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November 1, 2016

Spotlight: Pop-Up Magazine’s Doug McGray

Daniel Alarcon
Photo Credit: Jon Snyder
Dexter Thomas
Photo Credit: Jon Snyder
Doreen St. Felix
Jon Mooallem
Photo Credit: Jon Snyder
Pop-up Magazine in New York
Photo Credit: Jon Snyder

Photo Credit: Jon Snyder

Photo Credit: Jon Snyder
Past contributor Katy Grannan rehearses her story, "The Nine," at Pop-up Magazine
Photo Credit: Jon Snyder

Doug McGray never set out to launch a live show. A writer for magazines such as the The New York Times Magazine and The New Yorker, he fell into working for cult-fave podcast This American Life. “I realized I knew millions of writers and hardly any radio people. Why were these worlds so separate?” says the editor. Together with friends, McGray conceived the idea of a show starring writers, radio producers, photographers and filmmakers performing nonfiction stories in a dozen or so acts: Pop-Up Magazine. “Like a live magazine,” he says of the format, which also encourages the audience to meet the cast at a bar afterwards. Launched in April 2009, the show goes on the road three times a year; its next iteration arrives in Los Angeles at The Theatre at Ace Hotel on November 3, followed by the Nourse Theater in San Francisco on November 9 and the Paramount Theatre in Oakland on November 10. Here, McGray pulls back the curtain on the sold-out show and reveals how it comes together.

C: How has the concept evolved since it launched?

Doug McGray: We started mixing media together in really fun and interesting ways, and we started adding a live score, so as performers tell their stories, they come to life on screen with original photography, or animation, or illustration, and we add sound, recorded voices or soundscapes, and a band, Magik*Magik Orchestra, performs an original soundtrack live. And the show grew. We moved from a little theater in the Mission to the symphony hall, and then we started taking the show to Los Angeles, the Theatre at Ace Hotel, and then across the country, to New York, Chicago, Seattle, Boston and Portland, and more cities to come.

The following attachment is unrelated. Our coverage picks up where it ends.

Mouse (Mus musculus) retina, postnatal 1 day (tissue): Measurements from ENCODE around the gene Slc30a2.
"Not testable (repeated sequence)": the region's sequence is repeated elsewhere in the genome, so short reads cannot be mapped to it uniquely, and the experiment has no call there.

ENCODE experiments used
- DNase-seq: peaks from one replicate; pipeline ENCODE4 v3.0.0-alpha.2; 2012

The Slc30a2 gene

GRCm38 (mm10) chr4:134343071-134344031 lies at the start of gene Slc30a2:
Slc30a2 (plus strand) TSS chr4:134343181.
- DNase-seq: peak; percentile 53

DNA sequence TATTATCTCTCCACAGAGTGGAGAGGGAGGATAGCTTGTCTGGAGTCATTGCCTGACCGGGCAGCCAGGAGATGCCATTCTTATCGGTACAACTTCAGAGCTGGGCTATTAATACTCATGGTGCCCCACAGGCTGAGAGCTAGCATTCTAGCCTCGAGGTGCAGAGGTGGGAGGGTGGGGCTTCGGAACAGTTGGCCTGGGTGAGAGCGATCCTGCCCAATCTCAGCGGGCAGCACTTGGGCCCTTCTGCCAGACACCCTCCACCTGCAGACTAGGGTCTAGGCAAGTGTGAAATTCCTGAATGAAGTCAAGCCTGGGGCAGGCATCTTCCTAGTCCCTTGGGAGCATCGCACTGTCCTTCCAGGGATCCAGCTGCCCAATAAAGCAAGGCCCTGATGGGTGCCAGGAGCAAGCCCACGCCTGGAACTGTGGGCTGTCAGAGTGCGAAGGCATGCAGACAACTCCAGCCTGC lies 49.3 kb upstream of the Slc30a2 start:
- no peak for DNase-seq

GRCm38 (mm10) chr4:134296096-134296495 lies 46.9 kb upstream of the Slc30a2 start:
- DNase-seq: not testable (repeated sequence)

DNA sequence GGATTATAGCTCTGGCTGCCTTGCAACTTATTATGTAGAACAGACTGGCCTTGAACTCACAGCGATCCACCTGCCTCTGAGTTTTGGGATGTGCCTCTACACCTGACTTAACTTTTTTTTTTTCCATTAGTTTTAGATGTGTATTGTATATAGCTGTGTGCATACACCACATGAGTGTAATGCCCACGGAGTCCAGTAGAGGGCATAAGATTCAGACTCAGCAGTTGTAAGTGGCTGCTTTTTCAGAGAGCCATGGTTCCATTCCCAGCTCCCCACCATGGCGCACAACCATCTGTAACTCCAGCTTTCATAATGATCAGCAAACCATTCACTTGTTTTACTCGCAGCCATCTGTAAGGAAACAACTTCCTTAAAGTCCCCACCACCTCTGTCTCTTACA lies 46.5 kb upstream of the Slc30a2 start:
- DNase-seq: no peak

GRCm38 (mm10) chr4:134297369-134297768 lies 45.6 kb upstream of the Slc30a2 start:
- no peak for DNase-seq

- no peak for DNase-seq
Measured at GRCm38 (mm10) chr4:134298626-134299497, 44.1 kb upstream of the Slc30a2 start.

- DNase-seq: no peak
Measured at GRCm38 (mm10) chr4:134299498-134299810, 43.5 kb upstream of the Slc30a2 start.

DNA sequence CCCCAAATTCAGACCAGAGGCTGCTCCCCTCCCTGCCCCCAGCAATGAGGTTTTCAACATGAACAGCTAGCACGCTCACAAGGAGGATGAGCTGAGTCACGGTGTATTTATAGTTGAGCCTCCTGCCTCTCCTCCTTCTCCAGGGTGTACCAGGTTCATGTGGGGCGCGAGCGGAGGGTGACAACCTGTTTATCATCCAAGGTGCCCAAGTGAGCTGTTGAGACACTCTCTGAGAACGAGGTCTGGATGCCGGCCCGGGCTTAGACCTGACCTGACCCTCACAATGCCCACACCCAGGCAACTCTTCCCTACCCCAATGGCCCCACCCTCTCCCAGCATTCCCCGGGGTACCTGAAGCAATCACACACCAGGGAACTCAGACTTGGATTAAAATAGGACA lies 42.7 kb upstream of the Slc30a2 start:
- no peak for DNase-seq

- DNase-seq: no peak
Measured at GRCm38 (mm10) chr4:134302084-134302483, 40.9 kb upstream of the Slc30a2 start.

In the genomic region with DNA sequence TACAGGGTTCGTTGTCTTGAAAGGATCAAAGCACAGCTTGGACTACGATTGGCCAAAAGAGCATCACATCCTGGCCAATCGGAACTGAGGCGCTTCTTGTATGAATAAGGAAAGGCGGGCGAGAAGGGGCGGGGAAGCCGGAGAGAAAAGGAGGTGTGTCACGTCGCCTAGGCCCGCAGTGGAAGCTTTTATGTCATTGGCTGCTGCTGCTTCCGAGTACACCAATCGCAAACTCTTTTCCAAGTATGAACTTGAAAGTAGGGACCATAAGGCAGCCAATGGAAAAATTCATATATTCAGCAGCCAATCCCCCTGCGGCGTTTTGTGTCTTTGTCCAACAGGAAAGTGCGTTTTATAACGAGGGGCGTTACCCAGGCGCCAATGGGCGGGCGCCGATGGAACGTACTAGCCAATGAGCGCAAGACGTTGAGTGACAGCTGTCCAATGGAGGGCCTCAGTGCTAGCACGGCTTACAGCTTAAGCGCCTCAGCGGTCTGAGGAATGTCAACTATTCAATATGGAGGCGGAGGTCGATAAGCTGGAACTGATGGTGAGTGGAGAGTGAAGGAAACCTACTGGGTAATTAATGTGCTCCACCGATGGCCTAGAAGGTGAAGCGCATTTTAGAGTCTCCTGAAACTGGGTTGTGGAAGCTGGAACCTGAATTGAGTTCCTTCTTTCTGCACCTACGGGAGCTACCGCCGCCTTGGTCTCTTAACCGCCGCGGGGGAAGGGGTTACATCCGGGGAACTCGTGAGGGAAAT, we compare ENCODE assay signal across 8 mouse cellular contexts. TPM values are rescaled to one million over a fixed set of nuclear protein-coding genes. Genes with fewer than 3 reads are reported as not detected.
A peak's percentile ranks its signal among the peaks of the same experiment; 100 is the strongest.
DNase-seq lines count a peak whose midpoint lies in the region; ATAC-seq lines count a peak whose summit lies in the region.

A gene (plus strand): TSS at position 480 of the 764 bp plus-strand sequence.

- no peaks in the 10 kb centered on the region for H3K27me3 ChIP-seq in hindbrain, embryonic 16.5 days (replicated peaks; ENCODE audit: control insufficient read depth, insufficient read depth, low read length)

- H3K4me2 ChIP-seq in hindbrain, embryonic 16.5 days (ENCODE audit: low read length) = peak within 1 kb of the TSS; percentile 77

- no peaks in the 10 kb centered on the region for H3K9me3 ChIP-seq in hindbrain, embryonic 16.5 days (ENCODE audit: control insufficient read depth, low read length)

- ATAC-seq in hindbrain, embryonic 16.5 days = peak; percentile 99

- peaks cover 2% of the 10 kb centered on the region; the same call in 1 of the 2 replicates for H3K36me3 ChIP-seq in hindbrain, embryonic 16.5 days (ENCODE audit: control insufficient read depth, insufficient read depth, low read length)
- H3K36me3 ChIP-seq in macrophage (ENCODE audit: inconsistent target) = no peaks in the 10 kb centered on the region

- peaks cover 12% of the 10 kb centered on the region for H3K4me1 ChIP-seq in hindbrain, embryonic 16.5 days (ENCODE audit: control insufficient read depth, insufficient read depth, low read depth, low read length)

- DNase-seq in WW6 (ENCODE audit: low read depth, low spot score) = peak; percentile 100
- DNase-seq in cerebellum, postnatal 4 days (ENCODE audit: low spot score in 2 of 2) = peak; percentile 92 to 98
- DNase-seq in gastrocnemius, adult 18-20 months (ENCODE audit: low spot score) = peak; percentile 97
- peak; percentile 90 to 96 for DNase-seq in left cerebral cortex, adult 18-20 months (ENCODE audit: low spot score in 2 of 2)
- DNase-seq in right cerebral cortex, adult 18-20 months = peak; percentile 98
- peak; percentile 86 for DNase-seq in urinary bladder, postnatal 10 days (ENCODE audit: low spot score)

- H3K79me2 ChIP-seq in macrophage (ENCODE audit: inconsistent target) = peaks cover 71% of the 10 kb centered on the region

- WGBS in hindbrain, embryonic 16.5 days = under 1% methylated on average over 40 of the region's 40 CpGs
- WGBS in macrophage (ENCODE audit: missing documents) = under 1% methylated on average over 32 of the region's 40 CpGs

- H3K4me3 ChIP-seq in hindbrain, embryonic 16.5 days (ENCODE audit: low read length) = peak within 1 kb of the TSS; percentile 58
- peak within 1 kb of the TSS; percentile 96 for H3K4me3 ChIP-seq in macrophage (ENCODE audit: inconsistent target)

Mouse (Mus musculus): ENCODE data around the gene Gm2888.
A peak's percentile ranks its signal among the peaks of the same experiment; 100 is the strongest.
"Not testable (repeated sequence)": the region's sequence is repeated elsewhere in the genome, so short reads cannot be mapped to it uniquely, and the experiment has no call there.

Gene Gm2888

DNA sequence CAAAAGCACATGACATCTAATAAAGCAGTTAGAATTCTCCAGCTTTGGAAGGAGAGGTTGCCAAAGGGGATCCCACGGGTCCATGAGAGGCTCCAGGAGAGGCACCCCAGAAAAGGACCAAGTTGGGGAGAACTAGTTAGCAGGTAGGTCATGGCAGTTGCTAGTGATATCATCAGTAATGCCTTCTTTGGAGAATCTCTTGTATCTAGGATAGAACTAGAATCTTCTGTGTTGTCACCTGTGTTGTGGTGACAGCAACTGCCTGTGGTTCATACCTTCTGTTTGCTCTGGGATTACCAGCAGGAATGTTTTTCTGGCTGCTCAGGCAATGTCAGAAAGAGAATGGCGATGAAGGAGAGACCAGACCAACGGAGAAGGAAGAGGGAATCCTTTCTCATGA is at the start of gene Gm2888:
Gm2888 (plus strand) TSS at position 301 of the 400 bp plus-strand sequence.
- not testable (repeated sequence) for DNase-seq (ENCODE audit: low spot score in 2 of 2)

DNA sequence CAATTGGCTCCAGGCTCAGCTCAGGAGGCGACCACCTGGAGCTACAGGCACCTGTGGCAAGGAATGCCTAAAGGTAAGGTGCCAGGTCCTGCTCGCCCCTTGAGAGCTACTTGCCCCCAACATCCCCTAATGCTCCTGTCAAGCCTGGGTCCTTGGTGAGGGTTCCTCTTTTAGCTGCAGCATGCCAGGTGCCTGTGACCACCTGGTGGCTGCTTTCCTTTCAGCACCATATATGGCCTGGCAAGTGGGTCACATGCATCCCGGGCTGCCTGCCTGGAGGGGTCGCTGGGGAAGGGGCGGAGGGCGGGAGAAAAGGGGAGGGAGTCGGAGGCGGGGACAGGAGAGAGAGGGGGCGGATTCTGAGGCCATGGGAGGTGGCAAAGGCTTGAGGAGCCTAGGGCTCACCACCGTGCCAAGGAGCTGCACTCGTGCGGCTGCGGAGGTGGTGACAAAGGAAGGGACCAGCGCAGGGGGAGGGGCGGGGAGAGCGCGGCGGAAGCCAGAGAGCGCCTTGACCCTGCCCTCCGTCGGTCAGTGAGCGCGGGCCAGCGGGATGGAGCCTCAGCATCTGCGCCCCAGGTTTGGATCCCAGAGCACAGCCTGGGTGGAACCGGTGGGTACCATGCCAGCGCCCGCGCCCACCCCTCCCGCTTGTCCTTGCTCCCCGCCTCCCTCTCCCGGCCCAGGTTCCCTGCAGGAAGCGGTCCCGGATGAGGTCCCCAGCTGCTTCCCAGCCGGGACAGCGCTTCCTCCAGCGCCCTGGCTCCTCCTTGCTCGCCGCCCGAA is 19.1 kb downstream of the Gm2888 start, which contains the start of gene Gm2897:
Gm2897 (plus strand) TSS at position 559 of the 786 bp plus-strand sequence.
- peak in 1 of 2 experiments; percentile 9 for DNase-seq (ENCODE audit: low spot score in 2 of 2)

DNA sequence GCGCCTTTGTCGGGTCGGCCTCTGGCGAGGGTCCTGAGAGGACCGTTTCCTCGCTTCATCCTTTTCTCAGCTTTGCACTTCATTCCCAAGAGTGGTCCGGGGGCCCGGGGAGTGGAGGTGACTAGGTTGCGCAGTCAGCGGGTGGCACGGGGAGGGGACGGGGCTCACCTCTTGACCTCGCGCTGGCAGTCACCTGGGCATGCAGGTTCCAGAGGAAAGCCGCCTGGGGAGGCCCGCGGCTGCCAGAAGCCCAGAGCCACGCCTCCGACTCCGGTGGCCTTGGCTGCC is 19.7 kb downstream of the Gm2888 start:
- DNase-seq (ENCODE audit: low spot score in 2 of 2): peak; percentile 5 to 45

CWhy do you think audiences have responded to it so well?

DM: Well, we work hard to put on an entertaining show! Also, it’s unique. A bit like watching a great movie, listening to a podcast you love, seeing live music, meeting a favorite writer, and going to a party filled with interesting people, all mixed together.

CWhat, if any, is the connection between the show and California Sunday Magazine?
DM: We make both of them here at Pop-Up Magazine Productions. We launched our weekend magazine, California Sunday, out of the live show. Pop-Up Magazine is for nights out, California Sunday is for weekends at home. Both are dedicated to telling great stories, with beautiful, original art and design.

CHow do you decide who and what to include in your performance lineups?
DM: We get story pitches, like a magazine or radio show, and also we call around to interesting writers, photographers, radio producers, filmmakers and other creative types, and ask for their story ideas. And then we assemble a show filled with as many different kinds of stories as we can find. Politics, art, pop culture, food, business, design, technology, style. Funny stories and serious stories.

CWhat is the process for bringing a story to life on stage?

DM: We work with performers on their scripts. It’s a pleasure; so many amazing people join us onstage. As the stories take shape, our art department starts to think about how to bring them to life onscreen, and our music director begins to compose scores. Then it all comes together live, for the audience.

CWhat do you hope the audience takes away from each show?

DM: We want people to have fun, to have a memorable night. We want people to be surprised, and moved. We want them to meet other interesting people—the shows draw an amazing audience, and performers head out to the lobby after, and to the bar. If you thought someone was fascinating onstage, you can say hello, and learn more.

CWhat are you most excited about for the L.A. and S.F. shows?

DM: It’s just a really fun night, for everyone. There’s nothing like a live show. And we don’t film or record anything to put online, so you have to be there, or you missed it.


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